Simultaneous analysis of genetic associations with multiple phenotypes may reveal shared genetic susceptibility across traits (pleiotropy). CPBayes is a Bayesian meta analysis method for studying cross-phenotype genetic associations. It uses summary-level data across multiple phenotypes to simultaneously measure the evidence of aggregate-level pleiotropic association and estimate an optimal subset of traits associated with the risk locus. CPBayes model is based on a spike and slab prior.
This R-package consists of following functions:
The function estimate_corln estimates the correlation matrix of the beta-hat vector for multiple overlapping case-control studies using the sample-overlap matrices which describe the number of cases or controls shared between studies/traits, and the number of subjects who are case for one study/trait but control for another study/trait. For a cohort study, the phenotypic correlation matrix should be a reasonable substitute of this correlation matrix.
# Example data of sample-overlap matrices SampleOverlapMatrixFile <- system.file("extdata", "SampleOverlapMatrix.rda", package = "CPBayes") load(SampleOverlapMatrixFile) SampleOverlapMatrix ## $n11 ## trait1 trait2 trait3 trait4 trait5 ## trait1 9048 4647 2985 2835 1812 ## trait2 4647 13565 3873 4245 2419 ## trait3 2985 3873 14681 6285 2044 ## trait4 2835 4245 6285 16697 2059 ## trait5 1812 2419 2044 2059 7121 ## ## $n00 ## trait1 trait2 trait3 trait4 trait5 ## trait1 44683 35765 32987 30821 39374 ## trait2 35765 40166 29358 27714 35464 ## trait3 32987 29358 39050 28638 33973 ## trait4 30821 27714 28638 37034 31972 ## trait5 39374 35464 33973 31972 46610 ## ## $n10 ## trait1 trait2 trait3 trait4 trait5 ## trait1 0 4401 6063 6213 7236 ## trait2 8918 0 9692 9320 11146 ## trait3 11696 10808 0 8396 12637 ## trait4 13862 12452 10412 0 14638 ## trait5 5309 4702 5077 5062 0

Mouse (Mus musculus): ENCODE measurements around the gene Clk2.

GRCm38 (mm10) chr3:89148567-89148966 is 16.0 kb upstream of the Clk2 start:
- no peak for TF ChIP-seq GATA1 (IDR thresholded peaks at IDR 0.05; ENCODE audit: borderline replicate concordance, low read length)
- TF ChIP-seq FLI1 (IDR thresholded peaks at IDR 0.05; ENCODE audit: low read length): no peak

SampleOverlapMatrix is a list that contains an example of the sample overlap matrices for five different diseases in the Kaiser GERA cohort (a real data). The list constitutes of three matrices as follows. SampleOverlapMatrix$n11 provides the number of cases shared between all possible pairs of studies/traits. SampleOverlapMatrix$n00 provides the number of controls shared between all possible pairs of studies/traits. SampleOverlapMatrix$n10 provides the number of subjects who are case for one study/trait and control for another study/trait. For more detailed explanation, see the Arguments section of estimate_corln in the CPBayes manual.
# Estimate the correlation matrix of correlated beta-hat vector n11 <- SampleOverlapMatrix$n11 n00 <- SampleOverlapMatrix$n00 n10 <- SampleOverlapMatrix$n10 cor <- estimate_corln(n11, n00, n10) cor ## trait1 trait2 trait3 trait4 trait5 ## trait1 1.000000000 0.270490702 0.05723195 0.002505875 0.08989408 ## trait2 0.270490702 1.000000000 0.01601813 0.002744961 0.07849158 ## trait3 0.057231953 0.016018131 1.00000000 0.155476792 0.01211052 ## trait4 0.002505875 0.002744961 0.15547679 1.000000000 -0.01824859 ## trait5 0.089894085 0.078491585 0.01211052 -0.018248589 1.00000000